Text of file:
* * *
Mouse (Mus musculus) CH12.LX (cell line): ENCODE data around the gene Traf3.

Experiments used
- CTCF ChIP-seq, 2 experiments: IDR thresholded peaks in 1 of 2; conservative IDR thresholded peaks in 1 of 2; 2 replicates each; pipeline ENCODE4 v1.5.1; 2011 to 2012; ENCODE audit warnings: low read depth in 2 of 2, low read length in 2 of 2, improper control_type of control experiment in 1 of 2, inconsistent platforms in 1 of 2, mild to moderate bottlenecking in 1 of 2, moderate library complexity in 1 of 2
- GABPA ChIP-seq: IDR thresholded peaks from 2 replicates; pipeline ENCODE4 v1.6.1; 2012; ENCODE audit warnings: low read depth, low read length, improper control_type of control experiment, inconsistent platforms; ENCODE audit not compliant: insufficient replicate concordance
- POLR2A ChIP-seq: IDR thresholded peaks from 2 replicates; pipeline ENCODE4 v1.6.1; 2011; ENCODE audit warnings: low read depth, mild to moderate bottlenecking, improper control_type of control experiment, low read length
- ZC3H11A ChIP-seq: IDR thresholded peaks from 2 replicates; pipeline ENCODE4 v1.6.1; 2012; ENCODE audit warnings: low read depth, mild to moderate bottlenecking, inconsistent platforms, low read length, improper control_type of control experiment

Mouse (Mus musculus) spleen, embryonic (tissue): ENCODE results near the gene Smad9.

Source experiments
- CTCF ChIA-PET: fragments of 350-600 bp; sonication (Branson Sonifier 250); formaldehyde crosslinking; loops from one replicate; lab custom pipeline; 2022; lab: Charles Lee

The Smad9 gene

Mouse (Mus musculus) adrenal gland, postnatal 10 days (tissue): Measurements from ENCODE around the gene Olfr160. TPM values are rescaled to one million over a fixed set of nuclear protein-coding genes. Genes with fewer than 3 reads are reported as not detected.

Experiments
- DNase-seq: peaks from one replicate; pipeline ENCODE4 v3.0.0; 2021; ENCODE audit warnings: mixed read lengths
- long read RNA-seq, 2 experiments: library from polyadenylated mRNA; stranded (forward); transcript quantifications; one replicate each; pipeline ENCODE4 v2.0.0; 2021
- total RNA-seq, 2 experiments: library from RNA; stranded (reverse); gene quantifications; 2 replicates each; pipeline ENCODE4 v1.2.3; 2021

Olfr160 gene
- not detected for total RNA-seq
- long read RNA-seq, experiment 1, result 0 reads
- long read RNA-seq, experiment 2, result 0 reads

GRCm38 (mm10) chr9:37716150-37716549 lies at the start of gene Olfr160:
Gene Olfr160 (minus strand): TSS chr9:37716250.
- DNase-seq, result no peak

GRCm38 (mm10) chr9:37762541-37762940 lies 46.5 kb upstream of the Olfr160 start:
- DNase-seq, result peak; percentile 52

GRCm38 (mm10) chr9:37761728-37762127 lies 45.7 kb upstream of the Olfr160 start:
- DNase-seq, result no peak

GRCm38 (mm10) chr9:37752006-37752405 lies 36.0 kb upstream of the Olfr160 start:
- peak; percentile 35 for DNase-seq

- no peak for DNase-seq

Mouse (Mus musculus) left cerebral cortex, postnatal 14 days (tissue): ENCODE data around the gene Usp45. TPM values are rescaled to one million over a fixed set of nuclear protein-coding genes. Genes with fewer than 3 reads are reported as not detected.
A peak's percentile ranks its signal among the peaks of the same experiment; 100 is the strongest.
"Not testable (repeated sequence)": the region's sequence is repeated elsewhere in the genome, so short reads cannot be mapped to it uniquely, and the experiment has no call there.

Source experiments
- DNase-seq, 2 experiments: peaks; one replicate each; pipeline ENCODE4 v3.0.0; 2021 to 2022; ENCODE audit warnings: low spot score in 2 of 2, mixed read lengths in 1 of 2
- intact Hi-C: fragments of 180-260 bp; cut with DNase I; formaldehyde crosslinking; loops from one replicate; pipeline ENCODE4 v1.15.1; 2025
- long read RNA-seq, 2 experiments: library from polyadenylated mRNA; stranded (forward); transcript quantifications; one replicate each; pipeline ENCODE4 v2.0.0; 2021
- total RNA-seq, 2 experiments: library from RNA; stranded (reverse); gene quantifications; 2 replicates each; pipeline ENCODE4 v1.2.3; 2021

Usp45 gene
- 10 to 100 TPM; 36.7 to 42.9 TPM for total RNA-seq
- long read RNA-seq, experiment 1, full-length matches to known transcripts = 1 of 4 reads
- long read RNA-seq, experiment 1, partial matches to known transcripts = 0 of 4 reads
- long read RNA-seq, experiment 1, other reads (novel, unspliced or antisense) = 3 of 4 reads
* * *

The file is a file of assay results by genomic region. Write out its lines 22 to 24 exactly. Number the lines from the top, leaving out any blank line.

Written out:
- DNase-seq, result no peak

GRCm38 (mm10) chr9:37762541-37762940 lies 46.5 kb upstream of the Olfr160 start:
- DNase-seq, result peak; percentile 52